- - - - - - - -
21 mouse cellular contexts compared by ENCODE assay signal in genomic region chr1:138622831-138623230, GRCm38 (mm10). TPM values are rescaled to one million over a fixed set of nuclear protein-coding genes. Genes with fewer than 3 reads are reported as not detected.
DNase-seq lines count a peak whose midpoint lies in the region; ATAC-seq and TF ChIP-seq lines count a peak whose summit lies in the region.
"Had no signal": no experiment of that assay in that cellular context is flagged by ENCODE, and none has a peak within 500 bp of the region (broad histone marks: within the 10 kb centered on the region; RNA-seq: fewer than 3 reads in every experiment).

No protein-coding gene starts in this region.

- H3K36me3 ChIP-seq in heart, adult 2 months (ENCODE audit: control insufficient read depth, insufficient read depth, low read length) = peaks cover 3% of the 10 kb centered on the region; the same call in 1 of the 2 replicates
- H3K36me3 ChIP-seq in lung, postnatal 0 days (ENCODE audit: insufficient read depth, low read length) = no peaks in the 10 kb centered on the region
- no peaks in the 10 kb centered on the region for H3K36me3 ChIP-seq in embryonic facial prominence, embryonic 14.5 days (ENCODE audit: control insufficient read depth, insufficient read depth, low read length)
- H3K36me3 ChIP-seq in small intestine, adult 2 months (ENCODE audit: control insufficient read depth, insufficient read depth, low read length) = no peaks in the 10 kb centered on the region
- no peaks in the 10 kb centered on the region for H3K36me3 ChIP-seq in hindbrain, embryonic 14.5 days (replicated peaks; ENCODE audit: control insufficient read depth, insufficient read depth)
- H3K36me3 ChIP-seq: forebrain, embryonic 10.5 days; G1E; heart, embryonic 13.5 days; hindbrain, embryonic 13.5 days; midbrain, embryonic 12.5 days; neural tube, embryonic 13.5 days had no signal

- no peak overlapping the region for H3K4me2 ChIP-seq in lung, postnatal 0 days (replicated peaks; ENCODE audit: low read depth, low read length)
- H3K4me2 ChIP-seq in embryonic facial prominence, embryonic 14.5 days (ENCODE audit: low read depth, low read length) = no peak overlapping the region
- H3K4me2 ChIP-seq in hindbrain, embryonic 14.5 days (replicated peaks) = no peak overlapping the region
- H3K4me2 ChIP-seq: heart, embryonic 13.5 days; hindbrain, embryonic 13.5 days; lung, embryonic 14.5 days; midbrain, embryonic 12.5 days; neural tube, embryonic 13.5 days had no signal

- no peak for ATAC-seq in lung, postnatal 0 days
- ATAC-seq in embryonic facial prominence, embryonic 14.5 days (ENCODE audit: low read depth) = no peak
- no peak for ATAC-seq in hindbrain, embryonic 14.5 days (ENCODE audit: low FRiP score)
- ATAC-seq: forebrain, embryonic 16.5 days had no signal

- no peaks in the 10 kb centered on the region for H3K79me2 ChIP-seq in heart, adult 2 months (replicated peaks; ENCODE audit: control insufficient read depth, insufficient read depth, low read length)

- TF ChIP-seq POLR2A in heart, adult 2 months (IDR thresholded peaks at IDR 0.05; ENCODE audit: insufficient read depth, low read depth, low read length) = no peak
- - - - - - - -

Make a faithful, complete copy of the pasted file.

21 mouse cellular contexts compared by ENCODE assay signal in genomic region chr1:138622831-138623230, GRCm38 (mm10). TPM values are rescaled to one million over a fixed set of nuclear protein-coding genes. Genes with fewer than 3 reads are reported as not detected.
DNase-seq lines count a peak whose midpoint lies in the region; ATAC-seq and TF ChIP-seq lines count a peak whose summit lies in the region.
"Had no signal": no experiment of that assay in that cellular context is flagged by ENCODE, and none has a peak within 500 bp of the region (broad histone marks: within the 10 kb centered on the region; RNA-seq: fewer than 3 reads in every experiment).

No protein-coding gene starts in this region.

- H3K36me3 ChIP-seq in heart, adult 2 months (ENCODE audit: control insufficient read depth, insufficient read depth, low read length) = peaks cover 3% of the 10 kb centered on the region; the same call in 1 of the 2 replicates
- H3K36me3 ChIP-seq in lung, postnatal 0 days (ENCODE audit: insufficient read depth, low read length) = no peaks in the 10 kb centered on the region
- no peaks in the 10 kb centered on the region for H3K36me3 ChIP-seq in embryonic facial prominence, embryonic 14.5 days (ENCODE audit: control insufficient read depth, insufficient read depth, low read length)
- H3K36me3 ChIP-seq in small intestine, adult 2 months (ENCODE audit: control insufficient read depth, insufficient read depth, low read length) = no peaks in the 10 kb centered on the region
- no peaks in the 10 kb centered on the region for H3K36me3 ChIP-seq in hindbrain, embryonic 14.5 days (replicated peaks; ENCODE audit: control insufficient read depth, insufficient read depth)
- H3K36me3 ChIP-seq: forebrain, embryonic 10.5 days; G1E; heart, embryonic 13.5 days; hindbrain, embryonic 13.5 days; midbrain, embryonic 12.5 days; neural tube, embryonic 13.5 days had no signal

- no peak overlapping the region for H3K4me2 ChIP-seq in lung, postnatal 0 days (replicated peaks; ENCODE audit: low read depth, low read length)
- H3K4me2 ChIP-seq in embryonic facial prominence, embryonic 14.5 days (ENCODE audit: low read depth, low read length) = no peak overlapping the region
- H3K4me2 ChIP-seq in hindbrain, embryonic 14.5 days (replicated peaks) = no peak overlapping the region
- H3K4me2 ChIP-seq: heart, embryonic 13.5 days; hindbrain, embryonic 13.5 days; lung, embryonic 14.5 days; midbrain, embryonic 12.5 days; neural tube, embryonic 13.5 days had no signal

- no peak for ATAC-seq in lung, postnatal 0 days
- ATAC-seq in embryonic facial prominence, embryonic 14.5 days (ENCODE audit: low read depth) = no peak
- no peak for ATAC-seq in hindbrain, embryonic 14.5 days (ENCODE audit: low FRiP score)
- ATAC-seq: forebrain, embryonic 16.5 days had no signal

- no peaks in the 10 kb centered on the region for H3K79me2 ChIP-seq in heart, adult 2 months (replicated peaks; ENCODE audit: control insufficient read depth, insufficient read depth, low read length)

- TF ChIP-seq POLR2A in heart, adult 2 months (IDR thresholded peaks at IDR 0.05; ENCODE audit: insufficient read depth, low read depth, low read length) = no peak